Introduction to OSPF

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OSPF also has the following characteristics:

  Open architecture
  Dynamically adjusts to changes in network topology
  Adjustable distance metrics
  Type of service (TOS) routing
  Support for hierarchical systems
  Load balancing
  Security features
  Supports three kinds of connections/networks
  Point to point
  Multiaccess networks with broadcasting
  Multiaccess networks without broadcasting
  Routing determined by computing a graph abstracting the topology of the network by using the shortest path algorithm
  Segmentation of the network through the use of Autonomous Systems and Areas for ease of management and traffic
  Multicasts rather than broadcasts
  Allows the use of virtual links
  Supports Variable Length Subnet Masking (VLSM) and Classless Interdomain Routing (CIDR)

The discussion of the RFCs will be somewhat brief and limited where the information will be repeated later in the text. If you require further information, refer to the following World Wide Web locations for the Internic and Cisco Systems:

   http://www.internic.net    http://www.cisco.comm 

If you are not interested in the evolution of the RFCs and how they relate to each other, you can skip to the next section, “OSPF Functional Environment.”

RFC 1131: OSPF Specification

RFC 1131 is the very first RFC that introduced OSPF version 1 to the networking community. There is not a lot to gain by discussing this RFC because it has been rendered obsolete several times over. This chapter will discuss the newer RFCs in more detail later.

RFC 1245: OSPF Protocol Analysis

OSPF version 1 was published in RFC 1131 on October 1, 1989. Between that time and the release of this RFC in July of 1991, OSPF version 2 was developed but had not yet become a standard. The Internet Architecture Board (IAB) and the Internet Engineering Steering Group (IESG) required two reports in order for OSPF version 2 to advance to Draft Standard Status. This RFC and the next one (RFC 1246) summarize the key features of OSPF version 2. In addition, it analyzes how the protocol will perform and scale in the Internet.

The requirements of this RFC are briefly summarized in the following list. The remaining sections of the RFC document how OSPF version 2 satisfies these requirements.

  What are the key features and algorithms of the protocol?
  How much link bandwidth, router memory, and router CPU cycles does the protocol consume under normal conditions?
  For these metrics, how does the usage scale as the routing environment grows? This should include topologies at least an order of magnitude larger than the current environment.
  What are the limits of the protocol for these metrics (that is, when will the routing protocol break)?
  For which networking environments is the protocol well-suited, and for which is it not suitable?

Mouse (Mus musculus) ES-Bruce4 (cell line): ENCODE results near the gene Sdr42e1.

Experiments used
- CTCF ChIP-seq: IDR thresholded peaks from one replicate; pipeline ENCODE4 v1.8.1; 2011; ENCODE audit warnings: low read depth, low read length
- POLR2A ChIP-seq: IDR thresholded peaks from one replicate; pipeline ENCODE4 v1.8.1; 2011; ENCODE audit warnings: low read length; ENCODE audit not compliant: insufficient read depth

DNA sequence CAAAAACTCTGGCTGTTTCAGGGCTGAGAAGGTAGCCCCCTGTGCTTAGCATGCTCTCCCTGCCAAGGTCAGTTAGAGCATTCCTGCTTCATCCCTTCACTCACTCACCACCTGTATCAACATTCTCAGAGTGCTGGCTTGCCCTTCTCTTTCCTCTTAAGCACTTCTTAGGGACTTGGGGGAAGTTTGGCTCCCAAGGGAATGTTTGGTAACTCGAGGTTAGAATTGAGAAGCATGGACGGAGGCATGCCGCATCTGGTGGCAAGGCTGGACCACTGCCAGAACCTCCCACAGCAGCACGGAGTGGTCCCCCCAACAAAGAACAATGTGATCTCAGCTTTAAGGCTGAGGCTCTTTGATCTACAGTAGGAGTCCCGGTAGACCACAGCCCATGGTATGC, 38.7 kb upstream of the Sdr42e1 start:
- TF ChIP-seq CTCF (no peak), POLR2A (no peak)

These requirements are actually exceptional questions that help determine the operating specifications of the protocol within a production environment. To discuss them at this point would be premature; please consult the RFC if further information is required.

RFC 1246: Experience with the OSPF Protocol

This RFC is the second of two reports on the OSPF protocol version 2. These reports are required by the IAB/IESG for an Internet routing protocol to advance to Draft Standard.

The requirements of this RFC are briefly summarized in the following list. The remaining sections of the RFC document how OSPF version 2 satisfies these requirements.

  The specification for the routing protocol must be well-written such that independent, interoperable implementations can be developed solely based on the specification. For example, it should be possible to develop an interoperable implementation without consulting the original developers of the routing protocol.
  A Management Information Base (MIB) must be written for the protocol. The MIB must be in the standardization process, but does not need to be at the same level of standardization as the routing protocol.
  The security architecture of the protocol must be set forth explicitly. The security architecture must include mechanisms for authenticating routing messages and may include other forms of protection.
  Two or more interoperable implementations must exist. At least two must be written independently.
  There must be evidence that all features of the protocol have been tested, running between at least two implementations. This must include that all of the security features have been demonstrated to operate, and that the mechanisms defined in the protocol actually provide the intended protection.
  There must be significant operational experience. This must include running in a moderate number routers configured in a moderately complex topology, and must be part of the operational Internet. All significant features of the protocol must be exercised. In the case of an Interior Gateway Protocol (IGP), both interior and exterior routes must be carried (unless another mechanism is provided for the exterior routes). In the case of an Exterior Gateway Protocol (EGP), it must carry the full complement of exterior routes.

The information presented in this RFC was compiled through a variety of sources. Because many of the goals and examples of the RFC require direct knowledge of the protocols operation, if you require further information, you should refer to the complete document.


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OSPF Network Design Solutions
OSPF Network Design Solutions
ISBN: 1578700469
EAN: 2147483647
Year: 1998
Pages: 200
Authors: Tom Thomas

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